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Driving change in chronic lymphocytic leukaemia (CLL)

Published on: 7 March 2018

Becky, our senior medical writer, provides the latest instalment from the 2017 meeting of the American Society of Hematology. 

Image of London skyline

The ASH (American Society of Hematology) meeting in December is the largest gathering of lymphoma experts worldwide. In January, UK experts met in London to talk about the latest developments presented at ASH and their implications for clinical practice in the UK.

In this, our fourth summary, we are looking at newer drugs, new treatment goals and new guidelines that are driving change in chronic lymphocytic leukaemia (CLL).

We recently reported on updates in CLL research and management of this chronic (long-term) condition. New guidelines for the management of CLL are being developed by the British Society of Haematology and will bring new treatments into standard practice.

The targeted drug ibrutinib is now standard treatment for people with genetic mutations (changes) in the abnormal cells that make CLL difficult to treat. It is also an important option when CLL relapses (comes back), if it doesn’t respond to chemotherapy and for some people with health conditions that mean chemotherapy is not suitable for them. Idelalisib can be given for people who can’t have ibrutinib and venetoclax is becoming increasingly available if these options don’t work. Research is ongoing to see how these newer drugs can best be used and whether combinations of newer drugs could replace chemotherapy as a first treatment for CLL.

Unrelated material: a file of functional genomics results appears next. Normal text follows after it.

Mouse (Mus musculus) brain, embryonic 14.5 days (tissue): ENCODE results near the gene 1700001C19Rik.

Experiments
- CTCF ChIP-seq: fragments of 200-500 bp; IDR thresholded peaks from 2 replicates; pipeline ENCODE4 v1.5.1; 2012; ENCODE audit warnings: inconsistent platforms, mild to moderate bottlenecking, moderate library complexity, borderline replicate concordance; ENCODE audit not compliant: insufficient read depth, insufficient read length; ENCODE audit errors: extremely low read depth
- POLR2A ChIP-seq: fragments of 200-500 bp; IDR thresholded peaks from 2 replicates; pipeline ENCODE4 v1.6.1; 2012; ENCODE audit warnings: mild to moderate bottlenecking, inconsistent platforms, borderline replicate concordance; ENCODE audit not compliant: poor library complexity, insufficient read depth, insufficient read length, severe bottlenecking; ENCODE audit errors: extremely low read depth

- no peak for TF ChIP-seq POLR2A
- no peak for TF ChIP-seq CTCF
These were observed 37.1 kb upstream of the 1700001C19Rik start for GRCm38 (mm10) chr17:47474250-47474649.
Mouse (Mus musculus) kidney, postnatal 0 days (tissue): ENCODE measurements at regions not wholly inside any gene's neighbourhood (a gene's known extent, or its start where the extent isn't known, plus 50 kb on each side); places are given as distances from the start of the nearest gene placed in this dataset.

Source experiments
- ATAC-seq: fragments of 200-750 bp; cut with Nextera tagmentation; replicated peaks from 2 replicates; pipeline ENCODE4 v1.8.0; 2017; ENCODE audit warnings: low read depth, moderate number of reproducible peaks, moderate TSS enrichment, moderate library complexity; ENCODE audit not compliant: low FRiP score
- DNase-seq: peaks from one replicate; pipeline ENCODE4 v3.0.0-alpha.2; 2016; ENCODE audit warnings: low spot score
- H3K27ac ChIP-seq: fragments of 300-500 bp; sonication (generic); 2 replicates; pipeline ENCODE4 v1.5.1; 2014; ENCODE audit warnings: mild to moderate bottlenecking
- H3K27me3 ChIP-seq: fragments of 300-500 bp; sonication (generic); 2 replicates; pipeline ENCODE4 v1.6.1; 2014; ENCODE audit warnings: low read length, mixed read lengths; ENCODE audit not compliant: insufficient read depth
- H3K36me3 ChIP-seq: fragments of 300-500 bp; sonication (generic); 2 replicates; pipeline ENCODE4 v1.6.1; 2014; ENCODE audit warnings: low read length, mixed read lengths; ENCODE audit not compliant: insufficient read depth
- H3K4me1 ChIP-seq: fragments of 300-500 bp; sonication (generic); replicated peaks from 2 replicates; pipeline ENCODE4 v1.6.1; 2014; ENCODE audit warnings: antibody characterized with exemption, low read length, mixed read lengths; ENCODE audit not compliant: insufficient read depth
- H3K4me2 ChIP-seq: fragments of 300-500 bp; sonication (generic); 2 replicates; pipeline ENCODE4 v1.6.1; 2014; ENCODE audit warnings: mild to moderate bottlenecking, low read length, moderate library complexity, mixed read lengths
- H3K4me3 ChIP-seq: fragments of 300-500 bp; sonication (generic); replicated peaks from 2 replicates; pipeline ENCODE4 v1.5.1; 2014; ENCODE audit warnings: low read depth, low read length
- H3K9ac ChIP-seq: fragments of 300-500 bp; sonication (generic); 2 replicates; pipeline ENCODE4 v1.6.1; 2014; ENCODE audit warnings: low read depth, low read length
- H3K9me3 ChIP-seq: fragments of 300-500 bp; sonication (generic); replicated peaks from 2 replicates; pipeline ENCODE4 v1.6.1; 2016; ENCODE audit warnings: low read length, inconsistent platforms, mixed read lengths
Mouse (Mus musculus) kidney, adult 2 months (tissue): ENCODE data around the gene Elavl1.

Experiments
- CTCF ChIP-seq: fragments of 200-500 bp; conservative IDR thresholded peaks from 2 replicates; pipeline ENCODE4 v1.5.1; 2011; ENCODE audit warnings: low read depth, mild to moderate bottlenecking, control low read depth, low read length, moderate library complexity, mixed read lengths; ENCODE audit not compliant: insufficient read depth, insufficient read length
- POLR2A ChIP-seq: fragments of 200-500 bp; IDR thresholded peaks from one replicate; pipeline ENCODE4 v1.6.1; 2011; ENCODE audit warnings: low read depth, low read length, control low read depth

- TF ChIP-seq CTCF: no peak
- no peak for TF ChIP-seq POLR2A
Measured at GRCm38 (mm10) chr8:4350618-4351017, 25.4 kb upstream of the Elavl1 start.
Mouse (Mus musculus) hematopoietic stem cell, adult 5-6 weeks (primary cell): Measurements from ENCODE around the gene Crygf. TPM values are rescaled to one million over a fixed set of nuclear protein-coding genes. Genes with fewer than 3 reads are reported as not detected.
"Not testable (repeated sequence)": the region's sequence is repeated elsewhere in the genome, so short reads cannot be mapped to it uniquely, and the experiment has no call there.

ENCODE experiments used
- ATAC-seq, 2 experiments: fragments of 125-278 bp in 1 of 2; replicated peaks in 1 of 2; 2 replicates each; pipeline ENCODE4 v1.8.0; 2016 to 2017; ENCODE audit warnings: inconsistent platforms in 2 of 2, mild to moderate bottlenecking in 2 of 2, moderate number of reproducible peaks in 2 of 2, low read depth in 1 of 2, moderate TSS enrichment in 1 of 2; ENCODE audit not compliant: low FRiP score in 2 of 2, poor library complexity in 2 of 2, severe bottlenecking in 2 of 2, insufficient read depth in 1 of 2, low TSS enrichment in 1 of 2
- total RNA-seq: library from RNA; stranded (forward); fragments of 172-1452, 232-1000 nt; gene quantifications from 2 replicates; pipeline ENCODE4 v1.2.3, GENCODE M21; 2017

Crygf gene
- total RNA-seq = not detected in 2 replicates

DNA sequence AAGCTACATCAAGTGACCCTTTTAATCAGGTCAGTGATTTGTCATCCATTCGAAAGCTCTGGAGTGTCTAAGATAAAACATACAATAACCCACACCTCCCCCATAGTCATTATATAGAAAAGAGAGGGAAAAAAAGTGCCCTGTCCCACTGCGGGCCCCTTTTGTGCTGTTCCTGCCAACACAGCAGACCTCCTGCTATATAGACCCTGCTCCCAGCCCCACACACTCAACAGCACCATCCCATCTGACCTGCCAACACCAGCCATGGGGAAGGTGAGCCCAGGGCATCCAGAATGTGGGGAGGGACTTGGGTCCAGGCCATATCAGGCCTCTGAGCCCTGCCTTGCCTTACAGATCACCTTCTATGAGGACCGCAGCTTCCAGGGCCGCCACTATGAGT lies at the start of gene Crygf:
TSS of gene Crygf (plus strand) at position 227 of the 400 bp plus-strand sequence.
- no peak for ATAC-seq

Taking drugs every day long-term is expensive, can have side effects and can lead to people stopping treatment before they are in a good remission. Many clinical trials are testing whether people who have a complete response (no evidence of CLL) to newer drugs can stop treatment without CLL flaring up again.

The CLARITY trial showed that the combination of ibrutinib and venetoclax gives high response rates and can completely clear CLL in some people who have already received other treatments. Following on from this, the FLAIR trial is testing whether standard chemotherapy, ibrutinib alone, ibrutinib with rituximab, or ibrutinib with venetoclax gives the best outcomes for people with untreated CLL. FLAIR is still recruiting people in the UK.

As ibrutinib is becoming more widely used, research studies are giving important information about the ongoing effects of this long-term treatment. One concern is the risk of infections while on ibrutinib. A study of 566 people with low-grade lymphomas. where the majority had CLL, showed that the risk of infection was low, with only 4.7% (around 1 in 21 people) developing infections in 5 years.

Venetoclax is becoming increasingly important as a treatment for CLL. It is currently used if other newer drugs have failed to keep CLL under control. However, the phase 3 MURANO trial showed that more than twice as many people treated with venetoclax and rituximab (82.8%) were still in remission (CLL did not get worse) 2 years after treatment, compared with standard treatment of bendamustine and rituximab (37.4%). Perhaps venetoclax will be used for earlier relapses in the future.

With new approaches improving outcomes for people with CLL, the biggest treatment challenge is Richter’s Syndrome. Richter’s happens when CLL transforms (changes) from growing slowly to growing quickly. It is challenging to treat and new approaches are urgently needed.

To read more new stories about clinical trials and to find a trial that might be suitable for you, visit Lymphoma TrialsLink.